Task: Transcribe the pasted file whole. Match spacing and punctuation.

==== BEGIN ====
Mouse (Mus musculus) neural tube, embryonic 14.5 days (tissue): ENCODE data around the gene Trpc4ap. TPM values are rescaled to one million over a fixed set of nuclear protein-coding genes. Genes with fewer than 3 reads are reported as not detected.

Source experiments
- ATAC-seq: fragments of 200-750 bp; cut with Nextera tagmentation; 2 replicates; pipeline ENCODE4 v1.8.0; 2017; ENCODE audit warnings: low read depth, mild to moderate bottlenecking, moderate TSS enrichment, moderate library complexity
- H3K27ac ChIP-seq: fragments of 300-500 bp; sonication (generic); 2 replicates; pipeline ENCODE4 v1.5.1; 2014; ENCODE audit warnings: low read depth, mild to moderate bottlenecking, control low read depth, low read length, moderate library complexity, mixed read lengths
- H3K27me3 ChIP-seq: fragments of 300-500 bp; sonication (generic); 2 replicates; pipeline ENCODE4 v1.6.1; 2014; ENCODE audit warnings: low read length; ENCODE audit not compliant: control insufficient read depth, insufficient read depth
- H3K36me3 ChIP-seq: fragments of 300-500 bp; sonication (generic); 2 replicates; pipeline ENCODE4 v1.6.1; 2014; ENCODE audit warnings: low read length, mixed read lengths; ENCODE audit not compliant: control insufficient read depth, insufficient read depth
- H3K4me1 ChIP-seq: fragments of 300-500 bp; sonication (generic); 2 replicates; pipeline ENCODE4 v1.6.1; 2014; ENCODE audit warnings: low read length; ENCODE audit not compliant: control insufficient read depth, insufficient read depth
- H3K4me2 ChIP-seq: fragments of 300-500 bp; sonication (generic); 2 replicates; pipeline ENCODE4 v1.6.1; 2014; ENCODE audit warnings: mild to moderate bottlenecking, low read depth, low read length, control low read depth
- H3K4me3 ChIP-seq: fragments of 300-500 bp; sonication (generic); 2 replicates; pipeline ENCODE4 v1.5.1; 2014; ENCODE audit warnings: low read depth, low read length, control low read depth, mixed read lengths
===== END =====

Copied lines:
Mouse (Mus musculus) neural tube, embryonic 14.5 days (tissue): ENCODE data around the gene Trpc4ap. TPM values are rescaled to one million over a fixed set of nuclear protein-coding genes. Genes with fewer than 3 reads are reported as not detected.

Source experiments
- ATAC-seq: fragments of 200-750 bp; cut with Nextera tagmentation; 2 replicates; pipeline ENCODE4 v1.8.0; 2017; ENCODE audit warnings: low read depth, mild to moderate bottlenecking, moderate TSS enrichment, moderate library complexity
- H3K27ac ChIP-seq: fragments of 300-500 bp; sonication (generic); 2 replicates; pipeline ENCODE4 v1.5.1; 2014; ENCODE audit warnings: low read depth, mild to moderate bottlenecking, control low read depth, low read length, moderate library complexity, mixed read lengths
- H3K27me3 ChIP-seq: fragments of 300-500 bp; sonication (generic); 2 replicates; pipeline ENCODE4 v1.6.1; 2014; ENCODE audit warnings: low read length; ENCODE audit not compliant: control insufficient read depth, insufficient read depth
- H3K36me3 ChIP-seq: fragments of 300-500 bp; sonication (generic); 2 replicates; pipeline ENCODE4 v1.6.1; 2014; ENCODE audit warnings: low read length, mixed read lengths; ENCODE audit not compliant: control insufficient read depth, insufficient read depth
- H3K4me1 ChIP-seq: fragments of 300-500 bp; sonication (generic); 2 replicates; pipeline ENCODE4 v1.6.1; 2014; ENCODE audit warnings: low read length; ENCODE audit not compliant: control insufficient read depth, insufficient read depth
- H3K4me2 ChIP-seq: fragments of 300-500 bp; sonication (generic); 2 replicates; pipeline ENCODE4 v1.6.1; 2014; ENCODE audit warnings: mild to moderate bottlenecking, low read depth, low read length, control low read depth
- H3K4me3 ChIP-seq: fragments of 300-500 bp; sonication (generic); 2 replicates; pipeline ENCODE4 v1.5.1; 2014; ENCODE audit warnings: low read depth, low read length, control low read depth, mixed read lengths